As we peer through our telescopes, many of us have momentarily blinked while trying to view a challenging object. We don’t expect them to blink back at us. But 9th-magnitude NGC 6826 in Cygnus does — hence its popular nickname, the Blinking Planetary.
Of course, it’s not actually blinking at us. The human eye is responsible for that effect. The center of the eye’s retina is made up of bright-light receptors, called cones, as well as some low-light sensors called rods. Together, they allow us to look directly at stars. To see faint, diffuse objects, we need to look for them out of the corner of our eyes using averted vision. Doing so directs a target’s feeble light onto the peripheral area of the retina, which is rich in rods.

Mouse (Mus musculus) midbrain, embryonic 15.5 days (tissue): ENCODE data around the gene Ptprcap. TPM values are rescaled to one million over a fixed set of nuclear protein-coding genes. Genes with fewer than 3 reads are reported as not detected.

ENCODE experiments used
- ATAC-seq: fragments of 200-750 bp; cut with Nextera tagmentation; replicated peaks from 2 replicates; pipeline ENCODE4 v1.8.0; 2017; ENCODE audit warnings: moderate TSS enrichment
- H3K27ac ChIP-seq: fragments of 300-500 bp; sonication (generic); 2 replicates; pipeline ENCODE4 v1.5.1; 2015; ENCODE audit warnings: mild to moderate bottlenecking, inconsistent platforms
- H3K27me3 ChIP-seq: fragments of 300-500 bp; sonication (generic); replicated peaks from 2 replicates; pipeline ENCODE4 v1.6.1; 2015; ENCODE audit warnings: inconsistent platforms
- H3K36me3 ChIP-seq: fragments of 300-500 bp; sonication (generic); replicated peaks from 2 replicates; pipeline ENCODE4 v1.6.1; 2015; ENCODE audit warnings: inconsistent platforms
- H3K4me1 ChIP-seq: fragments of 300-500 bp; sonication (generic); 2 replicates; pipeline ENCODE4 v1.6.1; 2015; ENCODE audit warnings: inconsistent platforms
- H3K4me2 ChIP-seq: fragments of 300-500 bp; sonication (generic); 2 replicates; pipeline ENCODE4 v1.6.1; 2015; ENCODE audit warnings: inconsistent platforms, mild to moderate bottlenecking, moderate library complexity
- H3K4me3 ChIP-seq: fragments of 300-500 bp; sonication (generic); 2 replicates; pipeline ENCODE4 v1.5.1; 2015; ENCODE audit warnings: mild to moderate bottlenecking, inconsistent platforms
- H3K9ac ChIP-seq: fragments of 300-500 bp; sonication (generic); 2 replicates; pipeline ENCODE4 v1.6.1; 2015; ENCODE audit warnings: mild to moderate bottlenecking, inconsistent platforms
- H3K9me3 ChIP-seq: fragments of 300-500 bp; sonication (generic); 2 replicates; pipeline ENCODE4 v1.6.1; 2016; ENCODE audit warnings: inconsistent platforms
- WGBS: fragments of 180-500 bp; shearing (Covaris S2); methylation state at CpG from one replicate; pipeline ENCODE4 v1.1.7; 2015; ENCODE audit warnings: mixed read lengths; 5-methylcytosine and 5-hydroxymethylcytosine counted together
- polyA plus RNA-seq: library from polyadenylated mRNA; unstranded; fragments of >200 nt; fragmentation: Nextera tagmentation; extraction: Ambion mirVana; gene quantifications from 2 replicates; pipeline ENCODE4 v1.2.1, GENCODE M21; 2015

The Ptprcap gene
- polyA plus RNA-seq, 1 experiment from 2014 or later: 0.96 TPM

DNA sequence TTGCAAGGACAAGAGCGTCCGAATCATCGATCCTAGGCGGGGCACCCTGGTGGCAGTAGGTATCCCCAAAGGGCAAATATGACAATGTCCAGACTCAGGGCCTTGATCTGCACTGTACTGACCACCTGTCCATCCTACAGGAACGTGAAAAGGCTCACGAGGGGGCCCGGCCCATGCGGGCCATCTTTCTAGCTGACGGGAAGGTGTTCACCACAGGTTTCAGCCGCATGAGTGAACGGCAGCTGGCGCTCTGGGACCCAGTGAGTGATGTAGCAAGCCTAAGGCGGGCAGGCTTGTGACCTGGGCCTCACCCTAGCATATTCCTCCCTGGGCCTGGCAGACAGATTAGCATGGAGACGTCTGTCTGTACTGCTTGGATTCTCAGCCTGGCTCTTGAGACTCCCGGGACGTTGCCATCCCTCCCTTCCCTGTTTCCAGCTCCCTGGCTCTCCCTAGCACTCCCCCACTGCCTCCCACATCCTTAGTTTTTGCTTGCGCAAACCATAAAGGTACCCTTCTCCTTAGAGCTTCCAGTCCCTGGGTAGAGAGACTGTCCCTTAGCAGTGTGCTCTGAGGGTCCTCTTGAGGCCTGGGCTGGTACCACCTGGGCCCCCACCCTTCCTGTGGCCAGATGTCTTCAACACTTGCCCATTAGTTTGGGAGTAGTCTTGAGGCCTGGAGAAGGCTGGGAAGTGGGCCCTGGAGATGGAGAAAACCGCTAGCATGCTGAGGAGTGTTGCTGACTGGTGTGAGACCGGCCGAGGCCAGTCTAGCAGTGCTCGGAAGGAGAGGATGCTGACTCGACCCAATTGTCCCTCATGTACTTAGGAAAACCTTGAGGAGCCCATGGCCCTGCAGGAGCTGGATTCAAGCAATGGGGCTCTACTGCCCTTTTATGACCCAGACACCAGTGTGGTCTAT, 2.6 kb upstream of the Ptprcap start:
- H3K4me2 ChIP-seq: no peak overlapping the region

NGC 6826 is a classic example of a double-shell planetary nebula. Its fainter outer shell surrounds a brighter inner shell that is directly surrounding the 10th-magnitude central star. When we look directly at it, we are seeing the progenitor and some of the brighter nebulosity in the planetary’s inner shell. But when we use averted vision, we can also make out the fainter outer shell. Glance back directly and it disappears, giving the illusion that the oval, eye-shaped planetary is blinking.
The Blinking Planetary appears to have two weird knots of condensed red gas that seem to have blasted away from the hot central star at a faster rate than the surrounding nebula. These features have been dubbed FLIERS (Fast Low-Ionization Emission Regions).